No science can have more order than the objects it studies. Physics and chemistry are neat and convincing because they study elementary forces, atomic energy levels, and elements that have relatively simple and unchanging relationships and structures. Meanwhile, the poor sociologists have to try to make sense out of human cultures and societies, complicated contraptions that incorporate a lot more arbitrary noise than the periodic table. Lots of hard scientists, assuming that the problem with the human sciences is methodological, have figured that they’d do better if they were in charge; but the problem is you can’t discover a there when there’s no there there. I used to know an expert on the physiology of the sense of smell who decided to try his hand at social psychology. Even though his other speciality was experimental design, he couldn’t get any more decisive results from his research than anybody else. That doesn’t mean that sociology is futile, but it does mean that you can’t expect it to yield natural science-like results.

It only means that sociologists should be hedging their claims instead of stating broad certainties, no?  Were that standard practice, I don’t think anyone would object.

JS:

If I had a [Euro] for every time I’ve heard a humanities puke denigrate math or physics - without even bothering to study it - I’d almost be able to pay for a waterfront apartment. In Copenhagen. In cash.

Though you’d convert them to Kroner first, right? :)

Jim Harrison Wrote:

No science can have more order than the objects it studies. … Meanwhile, the poor sociologists have to try to make sense out of human cultures and societies, complicated contraptions that incorporate a lot more arbitrary noise than the periodic table. … That doesn’t mean that sociology is futile, but it does mean that you can’t expect it to yield natural science-like results.

Difficulties in sociological studies is no excuse to start talking Fuller-like nonsense. Just say: we can’t get any valid results - that would be at least honest. Instead of that, I hear post-sociologists and post-philosophers talking smth about relative interpretations, about all the beliefs on the same epistemological footing, etc. etc. Ridiculous.

A bit off topic, but for those who miss the closed religious war thread it seems Sam Harris over at the Huffington Post has started his own religious war:

http://www.huffingtonpost.com/sam-h[…]b_13153.html

I really wish CERTAIN people would stop the bullshit about “post-mod” this/that when it’s clear they have read (and thought) about Philosophy and the social sciences in what very much appears to be the same way someone like GoP has read about science. (The Groucho Marx comment about insults would be appropriate here.)

Y’know, it sometimes even sounds like a few of them are hinting that “practicing scientists” are somehow better, in general, than any other sort of thoughtful, reasonable people: as if it isn’t easy to find that many scientists, today and before, LIKE ANY OTHER GROUP OF PEOPLE, can’t be prejudiced, selfish, greedy, short-sighted jerks, OCCASIONALLY.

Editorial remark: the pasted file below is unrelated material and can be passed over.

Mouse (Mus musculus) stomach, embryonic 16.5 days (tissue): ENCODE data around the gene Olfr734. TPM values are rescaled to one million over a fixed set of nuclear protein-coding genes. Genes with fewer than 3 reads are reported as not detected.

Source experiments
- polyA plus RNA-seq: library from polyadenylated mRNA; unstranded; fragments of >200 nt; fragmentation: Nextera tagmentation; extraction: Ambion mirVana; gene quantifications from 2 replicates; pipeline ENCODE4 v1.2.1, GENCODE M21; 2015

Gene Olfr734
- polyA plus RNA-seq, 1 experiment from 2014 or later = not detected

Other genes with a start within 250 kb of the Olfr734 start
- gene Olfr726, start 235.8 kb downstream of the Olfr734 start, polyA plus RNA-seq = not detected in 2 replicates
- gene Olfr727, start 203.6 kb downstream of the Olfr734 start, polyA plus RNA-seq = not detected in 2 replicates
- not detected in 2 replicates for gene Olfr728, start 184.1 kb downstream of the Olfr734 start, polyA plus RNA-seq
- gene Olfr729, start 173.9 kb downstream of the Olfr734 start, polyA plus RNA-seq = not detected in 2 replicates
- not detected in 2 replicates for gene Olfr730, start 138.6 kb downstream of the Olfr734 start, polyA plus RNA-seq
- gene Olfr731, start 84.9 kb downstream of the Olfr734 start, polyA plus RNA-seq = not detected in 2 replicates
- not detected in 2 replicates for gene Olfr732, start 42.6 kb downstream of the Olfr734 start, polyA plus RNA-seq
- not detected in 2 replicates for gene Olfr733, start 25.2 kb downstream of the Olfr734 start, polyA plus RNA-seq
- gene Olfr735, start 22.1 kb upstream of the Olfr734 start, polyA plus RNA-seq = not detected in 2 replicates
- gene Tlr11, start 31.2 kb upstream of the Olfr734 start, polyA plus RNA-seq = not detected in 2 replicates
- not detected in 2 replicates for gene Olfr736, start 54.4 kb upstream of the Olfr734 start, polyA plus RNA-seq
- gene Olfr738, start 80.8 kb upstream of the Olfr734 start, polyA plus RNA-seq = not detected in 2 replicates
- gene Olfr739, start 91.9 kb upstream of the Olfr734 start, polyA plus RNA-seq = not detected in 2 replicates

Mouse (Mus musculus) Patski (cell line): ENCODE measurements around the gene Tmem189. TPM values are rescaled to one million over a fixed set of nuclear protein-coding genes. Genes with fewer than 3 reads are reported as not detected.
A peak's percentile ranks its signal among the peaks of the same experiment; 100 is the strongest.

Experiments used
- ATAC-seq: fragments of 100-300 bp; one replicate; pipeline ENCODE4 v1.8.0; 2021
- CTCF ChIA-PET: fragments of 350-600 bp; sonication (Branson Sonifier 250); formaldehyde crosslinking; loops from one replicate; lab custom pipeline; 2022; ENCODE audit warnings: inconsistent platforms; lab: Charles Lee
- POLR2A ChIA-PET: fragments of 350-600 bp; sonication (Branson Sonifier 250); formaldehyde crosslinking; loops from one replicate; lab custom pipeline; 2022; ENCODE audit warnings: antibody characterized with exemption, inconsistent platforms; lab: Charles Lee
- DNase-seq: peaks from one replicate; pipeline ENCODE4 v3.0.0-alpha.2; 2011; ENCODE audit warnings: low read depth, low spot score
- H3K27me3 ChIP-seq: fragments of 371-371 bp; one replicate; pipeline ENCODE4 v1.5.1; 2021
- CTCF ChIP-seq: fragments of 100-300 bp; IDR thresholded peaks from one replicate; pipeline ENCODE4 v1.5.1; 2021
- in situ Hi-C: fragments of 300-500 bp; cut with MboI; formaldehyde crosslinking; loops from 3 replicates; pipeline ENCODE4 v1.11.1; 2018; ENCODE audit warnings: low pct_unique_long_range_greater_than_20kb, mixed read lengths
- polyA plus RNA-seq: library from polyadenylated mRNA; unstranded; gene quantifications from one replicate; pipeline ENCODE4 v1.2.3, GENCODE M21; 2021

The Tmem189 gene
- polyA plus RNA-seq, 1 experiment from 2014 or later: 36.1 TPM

JS - Most, if not all, of the economists whose papers I regularly read and review work with the appropriate caveats around uncertainties in their model etc. that you find in ‘hard’ science papers. Perhaps the problem is that the public perception and interpretation is not based on the actual published evidence, but on the interpretation of that evidence that is presented for public consumption. Many ideas from the social sciences are presented to the public/policy makers in a form that the average person can understand, meaning that what is genuinely uncertain in the minds of experts becomes gospel truth in the minds of the lay person.

This occurs all the time in the hard sciences as well, where a journalist who is incapable of interpreting evidence writes an inaccurate story of some ‘breakthrough’. Look at the MMR debate in the British press as an example of this. The lay person might say to themselves that science can’t tell us anything about this problem based on populist (for lack of better word) sources, and wouldn’t have the understanding to read the technical papers to get to the actual truth of what is claimed. Another example is homeopathy - not a shred of evidence to support the theories, but many scientists in the media claiming it works based on flawed trials and weak data.

To say that a physicist looking at economic model will only see flimsy evidence may be true, but good social scientists will highlight that uncertainty, and at least in the case of economics, do appropriate sensitivity analysis to explore it. Saying all of that, I work in a micro-economics field - things maybe different on the macro side, where I don’t read nearly as many papers. There are bad scientists in all fields, but it’s the dishonest ones that we should be concerned with, regardless if they are sociologists or bio-chemists.

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This page contains a single entry by PZ Myers published on December 31, 2005 10:30 AM.

What a Crock was the previous entry in this blog.

On Not Admitting You Are Wrong, or What Dembski and Wolfram Have in Common is the next entry in this blog.